Are silicone wristbands obsolete in 2018? Some say the classic rubber bracelets worn by so many a decade ago are passé, ready to be consigned to the dust bin of history with other fashionable fads. As the great philosopher, supermodel and television host Heidi Klum notes, “In fashion, one day you’re in, and the next day you’re out.”
Yet many people still consider custom rubber bracelets a timeless classic, an outstanding way to promote a cause, organization or business and raise funds for charity. So are wristbands a tired cliché or a valuable promotional tool?
As is often the case, the answer lies somewhere in the middle. While wristbands might have peaked in popularity, there’s still plenty of life left in them as a means to raise money for schools, medical research, disaster relief and other worthy causes.
Rubber wristbands have been around for decades, dating back at least to punk rock groups in the 1970s. But they really took off in the early 2000s, following the introduction in 2004 of the famous yellow wristband. You know the one, the simple debossed custom wristband that featured only one word.
That little yellow rubber bracelet quickly became a sensation, generating millions of dollars for cancer research and patient support. Other organizations, seeing the massive success of the Livestrong bracelet, introduced their own versions in other colors.
Whether for disease research, anti-poverty programs, or other social causes, silicone wristbands became a must-have fashion accessory. Wearing two or more even became a fun way to show support for multiple causes and be fashion-forward at the same time.
Custom wristbands offer a chance for those who see it to ask the wearer what it represents. That gives the wearer the opportunity to explain in depth about the cause(s) they care about.
Unlike some short-lived fads, wristbands remained popular for years. No one called silicone wristbands obsolete in the early years.
Within the past few years, some argue, custom silicone wristbands have fallen out of fashion. In a sense, their ubiquity hastened their decline.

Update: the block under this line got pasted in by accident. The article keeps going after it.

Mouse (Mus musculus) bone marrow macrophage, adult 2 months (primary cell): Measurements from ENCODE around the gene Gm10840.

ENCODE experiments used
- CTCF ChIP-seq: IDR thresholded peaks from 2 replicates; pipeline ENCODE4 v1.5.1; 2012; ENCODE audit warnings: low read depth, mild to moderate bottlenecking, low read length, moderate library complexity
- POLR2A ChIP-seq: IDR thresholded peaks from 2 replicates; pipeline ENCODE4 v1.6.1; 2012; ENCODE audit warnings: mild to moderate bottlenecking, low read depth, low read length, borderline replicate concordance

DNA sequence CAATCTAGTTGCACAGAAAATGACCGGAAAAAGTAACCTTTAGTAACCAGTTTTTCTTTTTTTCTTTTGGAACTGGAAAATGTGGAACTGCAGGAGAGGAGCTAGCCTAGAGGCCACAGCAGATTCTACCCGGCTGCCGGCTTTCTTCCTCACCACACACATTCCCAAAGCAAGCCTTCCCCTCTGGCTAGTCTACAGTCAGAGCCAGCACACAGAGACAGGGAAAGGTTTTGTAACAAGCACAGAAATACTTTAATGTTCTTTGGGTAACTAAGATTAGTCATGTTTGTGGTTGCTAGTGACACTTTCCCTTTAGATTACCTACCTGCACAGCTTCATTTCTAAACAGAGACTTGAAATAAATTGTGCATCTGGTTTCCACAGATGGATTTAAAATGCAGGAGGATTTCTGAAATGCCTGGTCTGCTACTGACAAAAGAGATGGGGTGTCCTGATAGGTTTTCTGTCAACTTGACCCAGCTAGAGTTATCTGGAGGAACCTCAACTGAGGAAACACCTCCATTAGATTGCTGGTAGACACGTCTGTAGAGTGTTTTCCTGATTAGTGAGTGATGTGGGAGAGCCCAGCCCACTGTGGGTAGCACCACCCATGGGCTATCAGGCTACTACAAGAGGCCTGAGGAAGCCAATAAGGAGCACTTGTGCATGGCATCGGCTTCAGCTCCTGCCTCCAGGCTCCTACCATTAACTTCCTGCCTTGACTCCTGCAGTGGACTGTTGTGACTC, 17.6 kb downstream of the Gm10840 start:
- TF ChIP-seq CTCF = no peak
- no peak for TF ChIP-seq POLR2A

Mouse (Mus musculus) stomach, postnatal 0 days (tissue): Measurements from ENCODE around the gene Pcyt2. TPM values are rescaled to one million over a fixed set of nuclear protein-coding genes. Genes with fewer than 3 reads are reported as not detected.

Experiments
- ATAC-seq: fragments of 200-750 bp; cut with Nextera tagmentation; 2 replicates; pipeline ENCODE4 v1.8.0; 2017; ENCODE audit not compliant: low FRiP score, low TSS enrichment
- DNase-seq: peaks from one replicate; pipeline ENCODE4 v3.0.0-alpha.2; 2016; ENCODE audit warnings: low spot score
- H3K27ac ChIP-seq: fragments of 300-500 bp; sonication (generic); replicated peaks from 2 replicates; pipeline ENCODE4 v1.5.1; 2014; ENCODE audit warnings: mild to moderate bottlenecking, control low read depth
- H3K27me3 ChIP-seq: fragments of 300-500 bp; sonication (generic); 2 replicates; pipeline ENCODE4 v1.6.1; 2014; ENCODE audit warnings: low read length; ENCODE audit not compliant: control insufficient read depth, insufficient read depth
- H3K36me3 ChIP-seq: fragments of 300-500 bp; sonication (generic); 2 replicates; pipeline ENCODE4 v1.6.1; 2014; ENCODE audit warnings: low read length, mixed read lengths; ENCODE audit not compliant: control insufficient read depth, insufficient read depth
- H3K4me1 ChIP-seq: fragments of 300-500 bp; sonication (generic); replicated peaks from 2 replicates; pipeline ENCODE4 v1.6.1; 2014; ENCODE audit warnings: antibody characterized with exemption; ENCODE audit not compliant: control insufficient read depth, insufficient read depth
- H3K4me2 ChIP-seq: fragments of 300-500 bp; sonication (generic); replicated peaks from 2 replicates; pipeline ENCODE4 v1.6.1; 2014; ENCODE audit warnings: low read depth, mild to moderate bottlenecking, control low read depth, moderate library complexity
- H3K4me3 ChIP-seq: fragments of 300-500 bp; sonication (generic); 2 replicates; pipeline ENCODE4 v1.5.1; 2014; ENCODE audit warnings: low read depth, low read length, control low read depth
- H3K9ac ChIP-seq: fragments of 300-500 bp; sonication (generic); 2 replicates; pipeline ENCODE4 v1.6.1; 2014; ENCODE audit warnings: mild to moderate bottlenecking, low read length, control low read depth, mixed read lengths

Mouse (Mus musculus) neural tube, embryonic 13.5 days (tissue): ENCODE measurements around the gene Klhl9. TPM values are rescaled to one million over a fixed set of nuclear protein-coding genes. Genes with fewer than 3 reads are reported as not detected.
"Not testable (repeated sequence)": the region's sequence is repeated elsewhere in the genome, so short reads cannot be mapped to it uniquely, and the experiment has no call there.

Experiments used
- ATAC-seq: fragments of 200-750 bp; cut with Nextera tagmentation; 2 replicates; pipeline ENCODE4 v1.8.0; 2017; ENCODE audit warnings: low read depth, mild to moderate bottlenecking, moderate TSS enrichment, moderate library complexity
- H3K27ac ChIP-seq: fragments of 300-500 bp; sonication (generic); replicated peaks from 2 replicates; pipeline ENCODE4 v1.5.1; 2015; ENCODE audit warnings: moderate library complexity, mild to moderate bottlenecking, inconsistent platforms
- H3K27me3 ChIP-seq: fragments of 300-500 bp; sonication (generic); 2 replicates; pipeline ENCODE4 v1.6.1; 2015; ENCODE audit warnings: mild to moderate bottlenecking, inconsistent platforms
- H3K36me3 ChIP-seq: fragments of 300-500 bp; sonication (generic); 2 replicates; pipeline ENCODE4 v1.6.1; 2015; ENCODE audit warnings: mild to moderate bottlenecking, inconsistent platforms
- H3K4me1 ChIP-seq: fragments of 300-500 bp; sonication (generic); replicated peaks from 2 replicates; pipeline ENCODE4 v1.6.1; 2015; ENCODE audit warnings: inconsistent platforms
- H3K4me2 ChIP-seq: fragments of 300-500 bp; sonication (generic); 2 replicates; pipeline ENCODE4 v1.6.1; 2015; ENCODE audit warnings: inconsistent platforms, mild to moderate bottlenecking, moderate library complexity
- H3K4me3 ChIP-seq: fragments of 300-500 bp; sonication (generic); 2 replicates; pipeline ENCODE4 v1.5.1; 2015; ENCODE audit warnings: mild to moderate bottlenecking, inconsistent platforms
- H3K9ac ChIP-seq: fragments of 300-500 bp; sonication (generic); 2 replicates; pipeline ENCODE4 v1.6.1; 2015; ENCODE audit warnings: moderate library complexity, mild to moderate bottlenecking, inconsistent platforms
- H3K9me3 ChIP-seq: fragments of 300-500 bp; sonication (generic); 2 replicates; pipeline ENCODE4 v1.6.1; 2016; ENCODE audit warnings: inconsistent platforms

Once limited, wristbands exploded in popularity following the success of the famous yellow ones. Before long, just about every imaginable medical condition had its own designated wristband color. Soon after that, colors started overlapping, with just about every color – except the yellow original – being used to represent more than one cause.
At that point, determining what any given wristband pretty much required asking the wearer. Because many (most?) people didn’t bother, it diluted the power of the message the wristband was meant to send.
Silly Bandz didn’t help, either. The small, animal-shaped bracelets didn’t try to convey a serious message the way silicone wristbands do. But they were more attractive to children, and therefore more likely to be snapped up, collected and traded. Many young people who might have worn wristbands transitioned to Silly Bandz instead.
So, like other fads before them, wristbands fell out of fashion favor. However, before you declare silicone wristbands obsolete …
In recent years, custom wristbands have staged a comeback. Schools and other organizations have discovered they’re an outstanding way to raise money fast for charitable causes. They’re economical to buy, and the more you buy, the lower the price per wristband. They’re easy to sell, because people like to contribute – and show they’re contributing – to a worthy cause.
Even celebrities have seen the power of wristbands. Lady Gaga raised an estimated $3 million for Japan disaster relief following the 2011 earthquake and tsunami. To this day, wristbands remain an outstanding fundraiser for schools, bands, and nonprofit organizations.
A good wristband provider, such as The-Wristband-Factory.com, can show you how you can increase awareness and raise needed funds for good causes of all kinds. Contact us today at 866.460.9411, or email us at [email protected] to find out more!